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foreign mail from incoming steamships in New York Bay to the steamship and railway piers, for transferring the foreign mail from incoming steamships in San Francisco Bay to the piers and for transferring the foreign mail from incoming steamships at Honolulu from quarantine to the piers; also for transferring the mail from steamships performing service under contract for transporting United States mail: Provided, That hereafter acting clerks may be employed in place of clerks or substitutes injured while on duty who shall be granted leave of absence with full pay during the period of disability, but not exceeding one year, then at the rate of fisty per centum of the clerk's annual salary for the period of disability exceeding one year but not exceeding twelve months additional, and that the Postmaster General may pay the sum of $2,000, which shall be exempt from payment of debts of the deceased, to the legal representative of any sea-post clerk or substitute sea-post clerk who shall be killed while on duty, or who, being injured while on duty, shall die within one year thereafter as the result of such injury. (37 Stat. 799.)
These were provisions of the postal service appropriation act for the fiscal year 1914, cited above. § 7541. (R. S. § 4012.) Transportation of Canadian, etc., mail
through the United States. The Postmaster-General may, by and with the advice and consent of the President, make any arrangements which may be deemed just and expedient for allowing the mails of Canada, or any other country adjoining the United States, to be transported over the territory of the United States from one point in such country to any other point in the same, at the expense of the country to which the mail belongs, upon obtaining a like privilege for the transportation of the United States mail through the country to which the privilege is granted; but such privilege may at any time be annulled by the President or Congress from and after one month succeeding the day on which notice of the act of the President or Congress is given to the chief executive or head of the post-office department of the country whose privilege is to be annulled.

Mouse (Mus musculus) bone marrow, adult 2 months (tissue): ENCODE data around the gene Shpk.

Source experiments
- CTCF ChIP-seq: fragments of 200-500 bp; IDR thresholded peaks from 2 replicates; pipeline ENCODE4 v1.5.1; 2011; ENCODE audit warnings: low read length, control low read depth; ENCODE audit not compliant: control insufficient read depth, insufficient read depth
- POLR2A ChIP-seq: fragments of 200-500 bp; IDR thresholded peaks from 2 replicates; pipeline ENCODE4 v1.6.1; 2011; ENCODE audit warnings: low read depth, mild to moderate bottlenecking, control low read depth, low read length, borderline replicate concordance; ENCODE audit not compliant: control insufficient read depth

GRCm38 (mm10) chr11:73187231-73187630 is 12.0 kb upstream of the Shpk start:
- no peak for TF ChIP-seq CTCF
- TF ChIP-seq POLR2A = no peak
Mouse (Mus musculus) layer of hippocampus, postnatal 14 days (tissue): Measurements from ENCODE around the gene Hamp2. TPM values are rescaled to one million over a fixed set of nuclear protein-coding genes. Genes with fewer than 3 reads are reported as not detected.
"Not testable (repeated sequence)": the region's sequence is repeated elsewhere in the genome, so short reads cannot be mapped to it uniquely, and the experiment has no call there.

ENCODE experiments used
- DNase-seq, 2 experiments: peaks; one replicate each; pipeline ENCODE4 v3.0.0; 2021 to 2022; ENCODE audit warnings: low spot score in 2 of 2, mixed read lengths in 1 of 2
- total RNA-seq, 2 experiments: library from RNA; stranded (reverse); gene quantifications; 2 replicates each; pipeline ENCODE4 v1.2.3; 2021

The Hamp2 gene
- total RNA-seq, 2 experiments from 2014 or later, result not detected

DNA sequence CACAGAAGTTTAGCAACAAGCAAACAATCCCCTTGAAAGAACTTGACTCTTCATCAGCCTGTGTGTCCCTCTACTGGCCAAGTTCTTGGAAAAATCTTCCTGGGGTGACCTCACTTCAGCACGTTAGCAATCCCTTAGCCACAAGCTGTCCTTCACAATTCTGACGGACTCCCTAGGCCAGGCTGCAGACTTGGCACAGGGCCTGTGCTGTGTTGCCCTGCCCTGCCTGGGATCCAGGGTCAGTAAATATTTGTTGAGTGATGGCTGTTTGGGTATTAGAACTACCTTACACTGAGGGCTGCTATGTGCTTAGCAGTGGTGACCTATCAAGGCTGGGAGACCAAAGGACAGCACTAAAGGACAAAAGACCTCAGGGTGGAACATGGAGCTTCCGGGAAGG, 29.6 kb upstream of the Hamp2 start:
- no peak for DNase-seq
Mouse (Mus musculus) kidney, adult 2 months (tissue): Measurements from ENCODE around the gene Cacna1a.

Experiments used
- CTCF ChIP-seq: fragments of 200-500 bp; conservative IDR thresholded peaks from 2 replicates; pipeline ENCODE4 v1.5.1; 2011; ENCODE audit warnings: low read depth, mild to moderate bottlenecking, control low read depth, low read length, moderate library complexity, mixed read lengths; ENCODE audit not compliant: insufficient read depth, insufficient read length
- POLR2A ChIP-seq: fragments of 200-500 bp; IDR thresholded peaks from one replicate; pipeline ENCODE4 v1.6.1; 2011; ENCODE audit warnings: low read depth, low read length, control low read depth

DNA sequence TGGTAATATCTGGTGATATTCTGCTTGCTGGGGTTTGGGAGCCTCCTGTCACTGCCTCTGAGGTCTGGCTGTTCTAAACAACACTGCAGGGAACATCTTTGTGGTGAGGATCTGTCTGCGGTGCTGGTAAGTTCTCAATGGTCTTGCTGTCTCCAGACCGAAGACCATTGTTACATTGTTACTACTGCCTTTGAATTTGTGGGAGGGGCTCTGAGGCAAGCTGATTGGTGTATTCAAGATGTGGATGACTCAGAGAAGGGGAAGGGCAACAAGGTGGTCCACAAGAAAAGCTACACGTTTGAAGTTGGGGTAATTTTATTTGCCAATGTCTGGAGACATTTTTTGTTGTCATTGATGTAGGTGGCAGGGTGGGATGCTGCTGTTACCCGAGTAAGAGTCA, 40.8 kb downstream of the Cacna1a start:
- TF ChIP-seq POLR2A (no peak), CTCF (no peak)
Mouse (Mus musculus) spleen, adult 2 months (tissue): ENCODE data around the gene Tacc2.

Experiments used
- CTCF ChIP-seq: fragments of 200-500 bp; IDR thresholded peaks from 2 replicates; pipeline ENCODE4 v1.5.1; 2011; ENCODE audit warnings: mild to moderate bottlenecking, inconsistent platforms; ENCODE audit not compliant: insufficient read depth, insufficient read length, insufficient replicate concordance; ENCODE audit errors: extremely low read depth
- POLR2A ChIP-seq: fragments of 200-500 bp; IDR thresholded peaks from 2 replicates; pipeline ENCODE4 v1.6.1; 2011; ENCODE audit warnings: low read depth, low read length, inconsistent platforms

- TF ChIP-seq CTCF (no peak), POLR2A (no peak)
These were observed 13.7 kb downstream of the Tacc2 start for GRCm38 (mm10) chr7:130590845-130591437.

Act June 8, 1872, c. 335, $ 273, 17 Stat. 316. The Postmaster-General was authorized to make postal arrangements with foreign countries by R. S. § 398, ante, $ 587.
(R. S. $ 4013. Repealed.) This section provided that foreign mail being transported across the United States should be deemed United States mail so far as the prosecution and punishment for offenses against the mail were concerned. It was incorporated into the Criminal Code in section 229 thereof, post, $ 10399, and was
repealed by section 341 thereof, post, 10515. § 7542. (R. S. § 4014.) Payment of postage by consuls.
The Postmaster-General or the Secretary of State is hereby authorized to empower the consuls of the United States to pay the foreign postage on such letters destined for the United States as may be detained at the ports of foreign countries for the non-payment of postage, which postage shall be by the consul marked as paid by him, and the amount thereof shall be collected in the United States as other postage, on the delivery of the letters, and repaid to said consul, or credited on his account at the State Department.
Act June 8, 1872, c. 335, $ 275, 17 Stat. 317. § 7543. (R. S. $ 4015.) Rates of postage on letters carried in any
foreign vessel. The Postmaster-General, under the direction of the President of the United States, is hereby authorized and empowered to charge upon, and collect from, all letters and other mailable matter carried to or from any port of the United States, in any foreign packetship or other vessel, the same rate or rates of charge for American postage which the government to which such foreign packet or other vessel belongs imposes upon letters and other mailable matter conveyed to or from such foreign country in American packets or other vessels as the postage of such government, and at any time to revoke the same; and all custom-house officers and other United States agents designated or appointed for that purpose shall enforce or carry into effect the foregoing provision, and aid or assist in the collection of such postage, and to that end it shall be lawful for such officers and agents, on suspicion of fraud, to open and examine, in the presence of two or more respectable persons, being citizens of the United States, any package or packages supposed to contain mailable matter found on board such packets or other vessels or elsewhere, and to prevent, if necessary, such packets or other vessels from entering, breaking bulk, or making clearance until such letters or other mailable matter are duly delivered into the United States post-office.
Act June 8, 1872, c. 335, $ 276, 17 Stat, 317.
Provisions prohibiting the clearance of United States vessels until they have received aboard all mail offered by the Post-Office Department, contained in R. S. 88 3976, 4203, were repealed by Act June 26, 1884, c. 121, $ 23, ante, $ 7469, which also repealed all other laws that oblige United States vessels to carry the mails to and from the United States arbitrarily, or that prevented the clearance of vessels until they had taken on board mail matter.